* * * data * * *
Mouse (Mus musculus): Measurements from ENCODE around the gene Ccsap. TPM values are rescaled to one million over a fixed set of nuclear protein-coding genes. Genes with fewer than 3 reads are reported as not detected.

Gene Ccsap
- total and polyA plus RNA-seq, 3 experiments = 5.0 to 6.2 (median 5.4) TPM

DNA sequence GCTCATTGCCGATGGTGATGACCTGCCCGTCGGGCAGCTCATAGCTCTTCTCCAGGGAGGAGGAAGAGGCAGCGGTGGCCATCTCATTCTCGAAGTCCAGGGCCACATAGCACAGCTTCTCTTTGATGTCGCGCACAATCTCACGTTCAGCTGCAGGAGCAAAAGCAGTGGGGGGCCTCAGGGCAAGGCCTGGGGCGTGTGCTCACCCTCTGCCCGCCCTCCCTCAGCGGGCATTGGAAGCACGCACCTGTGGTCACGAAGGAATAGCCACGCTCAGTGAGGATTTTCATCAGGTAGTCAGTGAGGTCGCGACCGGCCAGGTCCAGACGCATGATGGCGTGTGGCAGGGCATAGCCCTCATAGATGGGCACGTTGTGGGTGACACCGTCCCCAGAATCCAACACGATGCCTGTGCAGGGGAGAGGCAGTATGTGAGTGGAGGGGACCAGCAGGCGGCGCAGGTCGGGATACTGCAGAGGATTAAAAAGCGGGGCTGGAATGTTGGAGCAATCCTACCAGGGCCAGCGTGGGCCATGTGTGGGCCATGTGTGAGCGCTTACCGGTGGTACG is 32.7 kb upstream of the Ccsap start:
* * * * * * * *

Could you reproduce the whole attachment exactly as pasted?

Mouse (Mus musculus): Measurements from ENCODE around the gene Ccsap. TPM values are rescaled to one million over a fixed set of nuclear protein-coding genes. Genes with fewer than 3 reads are reported as not detected.

Gene Ccsap
- total and polyA plus RNA-seq, 3 experiments = 5.0 to 6.2 (median 5.4) TPM

DNA sequence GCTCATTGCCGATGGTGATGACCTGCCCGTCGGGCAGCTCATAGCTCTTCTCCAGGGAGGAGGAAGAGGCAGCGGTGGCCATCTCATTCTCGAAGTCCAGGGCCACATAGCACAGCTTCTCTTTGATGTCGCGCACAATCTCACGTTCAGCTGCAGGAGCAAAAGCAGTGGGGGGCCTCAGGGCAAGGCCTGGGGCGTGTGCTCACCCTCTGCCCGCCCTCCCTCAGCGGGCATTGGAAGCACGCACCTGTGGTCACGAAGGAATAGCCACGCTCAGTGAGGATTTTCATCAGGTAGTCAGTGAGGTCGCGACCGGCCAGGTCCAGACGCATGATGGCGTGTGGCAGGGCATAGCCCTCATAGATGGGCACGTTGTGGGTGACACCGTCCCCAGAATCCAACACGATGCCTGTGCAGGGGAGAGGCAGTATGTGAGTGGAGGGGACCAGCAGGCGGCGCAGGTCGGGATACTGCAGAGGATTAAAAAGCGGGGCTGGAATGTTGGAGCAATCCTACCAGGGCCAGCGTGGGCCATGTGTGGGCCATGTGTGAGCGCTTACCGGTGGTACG is 32.7 kb upstream of the Ccsap start: